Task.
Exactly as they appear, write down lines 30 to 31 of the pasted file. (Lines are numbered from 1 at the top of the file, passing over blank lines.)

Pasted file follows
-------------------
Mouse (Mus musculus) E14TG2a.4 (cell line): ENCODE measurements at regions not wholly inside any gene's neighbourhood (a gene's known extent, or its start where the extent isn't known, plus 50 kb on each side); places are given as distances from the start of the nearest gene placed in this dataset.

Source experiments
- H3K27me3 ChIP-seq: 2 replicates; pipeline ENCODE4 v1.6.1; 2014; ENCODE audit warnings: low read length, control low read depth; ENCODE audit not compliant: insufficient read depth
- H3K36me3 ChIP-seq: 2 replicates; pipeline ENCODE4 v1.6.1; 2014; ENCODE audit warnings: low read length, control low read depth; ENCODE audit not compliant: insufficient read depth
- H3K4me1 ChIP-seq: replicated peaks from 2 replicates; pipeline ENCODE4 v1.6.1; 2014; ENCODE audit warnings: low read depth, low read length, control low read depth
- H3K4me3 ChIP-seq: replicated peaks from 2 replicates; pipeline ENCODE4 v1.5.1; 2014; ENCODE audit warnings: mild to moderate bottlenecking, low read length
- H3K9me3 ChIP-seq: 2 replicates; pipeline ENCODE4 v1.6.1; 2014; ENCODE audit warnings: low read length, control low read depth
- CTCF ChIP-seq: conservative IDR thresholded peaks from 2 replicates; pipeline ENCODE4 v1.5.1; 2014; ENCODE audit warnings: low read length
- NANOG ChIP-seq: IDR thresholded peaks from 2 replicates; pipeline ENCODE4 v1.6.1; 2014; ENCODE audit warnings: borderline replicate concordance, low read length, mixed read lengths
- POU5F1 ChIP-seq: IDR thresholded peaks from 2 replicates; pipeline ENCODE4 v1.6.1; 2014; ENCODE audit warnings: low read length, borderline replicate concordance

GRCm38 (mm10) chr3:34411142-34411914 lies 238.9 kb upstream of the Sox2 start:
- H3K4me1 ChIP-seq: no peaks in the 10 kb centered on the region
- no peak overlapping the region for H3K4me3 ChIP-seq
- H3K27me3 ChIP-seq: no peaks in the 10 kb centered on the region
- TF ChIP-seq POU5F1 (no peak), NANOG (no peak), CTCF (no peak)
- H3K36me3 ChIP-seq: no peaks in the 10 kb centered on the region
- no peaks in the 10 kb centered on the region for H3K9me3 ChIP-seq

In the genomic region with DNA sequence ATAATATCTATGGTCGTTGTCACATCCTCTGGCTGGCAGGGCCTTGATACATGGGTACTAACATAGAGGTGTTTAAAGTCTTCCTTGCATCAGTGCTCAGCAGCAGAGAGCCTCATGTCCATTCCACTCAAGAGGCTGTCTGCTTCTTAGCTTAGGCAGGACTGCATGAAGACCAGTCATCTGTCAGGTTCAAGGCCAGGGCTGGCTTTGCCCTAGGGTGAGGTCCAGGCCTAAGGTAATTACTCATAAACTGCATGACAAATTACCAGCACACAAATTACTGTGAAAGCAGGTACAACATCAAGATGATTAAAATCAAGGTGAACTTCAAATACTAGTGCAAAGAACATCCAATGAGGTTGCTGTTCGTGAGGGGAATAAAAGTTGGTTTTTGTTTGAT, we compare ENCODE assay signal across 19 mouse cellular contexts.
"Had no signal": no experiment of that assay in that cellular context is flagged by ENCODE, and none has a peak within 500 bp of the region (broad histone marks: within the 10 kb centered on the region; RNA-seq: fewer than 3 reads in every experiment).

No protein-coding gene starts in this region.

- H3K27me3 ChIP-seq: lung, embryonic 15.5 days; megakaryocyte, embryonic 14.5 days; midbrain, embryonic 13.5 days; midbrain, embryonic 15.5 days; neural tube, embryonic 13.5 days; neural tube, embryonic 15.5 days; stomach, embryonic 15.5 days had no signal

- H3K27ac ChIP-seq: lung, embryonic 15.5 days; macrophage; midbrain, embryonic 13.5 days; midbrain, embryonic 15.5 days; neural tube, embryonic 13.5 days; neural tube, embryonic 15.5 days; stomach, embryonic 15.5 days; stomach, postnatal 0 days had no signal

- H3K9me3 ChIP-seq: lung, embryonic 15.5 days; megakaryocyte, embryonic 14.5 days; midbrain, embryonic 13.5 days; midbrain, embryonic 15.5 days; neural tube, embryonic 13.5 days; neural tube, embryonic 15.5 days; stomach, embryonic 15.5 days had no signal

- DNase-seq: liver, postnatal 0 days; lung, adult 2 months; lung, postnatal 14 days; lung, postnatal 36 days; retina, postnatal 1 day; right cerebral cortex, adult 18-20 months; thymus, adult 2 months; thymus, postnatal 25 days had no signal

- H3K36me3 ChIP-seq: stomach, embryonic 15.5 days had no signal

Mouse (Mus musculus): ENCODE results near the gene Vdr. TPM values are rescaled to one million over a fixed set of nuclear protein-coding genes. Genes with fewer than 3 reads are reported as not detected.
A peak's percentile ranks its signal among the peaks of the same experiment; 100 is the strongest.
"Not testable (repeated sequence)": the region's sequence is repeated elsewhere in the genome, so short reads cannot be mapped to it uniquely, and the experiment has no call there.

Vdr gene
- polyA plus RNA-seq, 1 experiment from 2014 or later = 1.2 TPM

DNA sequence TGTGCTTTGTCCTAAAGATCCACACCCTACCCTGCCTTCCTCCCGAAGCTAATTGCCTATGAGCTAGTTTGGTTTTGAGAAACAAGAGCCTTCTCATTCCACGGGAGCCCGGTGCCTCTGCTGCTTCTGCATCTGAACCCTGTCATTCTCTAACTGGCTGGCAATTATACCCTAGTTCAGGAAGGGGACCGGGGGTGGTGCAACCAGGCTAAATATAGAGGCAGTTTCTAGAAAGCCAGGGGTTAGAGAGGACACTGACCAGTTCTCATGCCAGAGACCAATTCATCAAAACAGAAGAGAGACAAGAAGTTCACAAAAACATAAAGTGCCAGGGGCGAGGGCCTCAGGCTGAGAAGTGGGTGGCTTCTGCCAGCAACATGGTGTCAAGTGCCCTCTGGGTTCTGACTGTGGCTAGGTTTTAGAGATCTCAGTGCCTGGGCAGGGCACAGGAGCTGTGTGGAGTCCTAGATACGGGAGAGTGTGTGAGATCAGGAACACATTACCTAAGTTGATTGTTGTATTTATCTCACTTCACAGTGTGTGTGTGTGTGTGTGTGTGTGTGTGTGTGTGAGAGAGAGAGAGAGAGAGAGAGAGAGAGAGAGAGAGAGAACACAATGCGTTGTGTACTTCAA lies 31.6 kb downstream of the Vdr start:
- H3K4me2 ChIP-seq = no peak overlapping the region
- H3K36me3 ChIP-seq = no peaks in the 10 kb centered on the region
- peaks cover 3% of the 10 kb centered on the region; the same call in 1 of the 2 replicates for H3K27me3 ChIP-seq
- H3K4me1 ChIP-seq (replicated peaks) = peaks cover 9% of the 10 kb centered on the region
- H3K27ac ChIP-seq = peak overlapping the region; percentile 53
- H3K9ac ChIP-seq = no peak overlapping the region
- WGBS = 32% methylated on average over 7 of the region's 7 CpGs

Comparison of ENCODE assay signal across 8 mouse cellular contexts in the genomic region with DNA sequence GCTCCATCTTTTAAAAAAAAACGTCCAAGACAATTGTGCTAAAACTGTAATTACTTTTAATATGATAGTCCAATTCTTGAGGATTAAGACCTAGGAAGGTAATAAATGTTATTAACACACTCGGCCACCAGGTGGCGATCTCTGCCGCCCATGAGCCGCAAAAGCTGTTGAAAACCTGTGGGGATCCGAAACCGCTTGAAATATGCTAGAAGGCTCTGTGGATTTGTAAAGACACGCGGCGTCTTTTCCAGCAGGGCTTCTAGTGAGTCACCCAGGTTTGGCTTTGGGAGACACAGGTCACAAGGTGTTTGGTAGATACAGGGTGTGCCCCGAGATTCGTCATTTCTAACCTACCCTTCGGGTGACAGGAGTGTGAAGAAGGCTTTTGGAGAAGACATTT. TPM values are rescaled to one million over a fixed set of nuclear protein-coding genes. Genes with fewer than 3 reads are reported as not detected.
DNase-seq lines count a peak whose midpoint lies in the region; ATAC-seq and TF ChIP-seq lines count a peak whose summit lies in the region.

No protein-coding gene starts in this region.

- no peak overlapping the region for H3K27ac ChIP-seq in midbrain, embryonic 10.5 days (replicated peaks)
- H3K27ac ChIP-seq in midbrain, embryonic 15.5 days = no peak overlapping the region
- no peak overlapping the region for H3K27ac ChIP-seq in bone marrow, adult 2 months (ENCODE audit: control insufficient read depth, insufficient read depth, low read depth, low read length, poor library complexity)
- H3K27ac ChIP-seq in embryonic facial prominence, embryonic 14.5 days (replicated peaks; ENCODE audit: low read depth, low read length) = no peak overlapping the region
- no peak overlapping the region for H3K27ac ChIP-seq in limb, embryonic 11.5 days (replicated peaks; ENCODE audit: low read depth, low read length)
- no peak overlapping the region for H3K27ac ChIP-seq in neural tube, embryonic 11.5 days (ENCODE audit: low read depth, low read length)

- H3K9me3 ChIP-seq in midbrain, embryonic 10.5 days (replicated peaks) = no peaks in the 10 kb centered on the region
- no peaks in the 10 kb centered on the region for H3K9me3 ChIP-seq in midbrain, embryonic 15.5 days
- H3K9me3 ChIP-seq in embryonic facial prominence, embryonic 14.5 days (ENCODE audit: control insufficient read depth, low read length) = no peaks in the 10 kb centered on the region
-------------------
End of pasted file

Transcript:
- polyA plus RNA-seq, 1 experiment from 2014 or later = 1.2 TPM

DNA sequence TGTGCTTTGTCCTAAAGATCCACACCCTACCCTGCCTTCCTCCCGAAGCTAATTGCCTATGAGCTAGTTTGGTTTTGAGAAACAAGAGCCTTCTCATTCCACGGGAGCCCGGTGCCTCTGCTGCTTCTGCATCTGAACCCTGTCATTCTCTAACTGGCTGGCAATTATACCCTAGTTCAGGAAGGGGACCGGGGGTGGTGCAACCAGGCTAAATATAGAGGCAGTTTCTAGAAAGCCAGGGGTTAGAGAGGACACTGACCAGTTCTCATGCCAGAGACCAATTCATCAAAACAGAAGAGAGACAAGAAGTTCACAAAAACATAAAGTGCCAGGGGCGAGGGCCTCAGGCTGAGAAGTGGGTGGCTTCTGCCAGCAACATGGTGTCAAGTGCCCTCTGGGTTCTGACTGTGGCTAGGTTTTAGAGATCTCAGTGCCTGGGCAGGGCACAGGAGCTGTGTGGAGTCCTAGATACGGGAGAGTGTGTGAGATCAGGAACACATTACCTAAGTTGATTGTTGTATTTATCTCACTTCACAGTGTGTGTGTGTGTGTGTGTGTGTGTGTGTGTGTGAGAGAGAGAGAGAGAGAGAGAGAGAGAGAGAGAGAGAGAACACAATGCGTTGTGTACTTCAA lies 31.6 kb downstream of the Vdr start: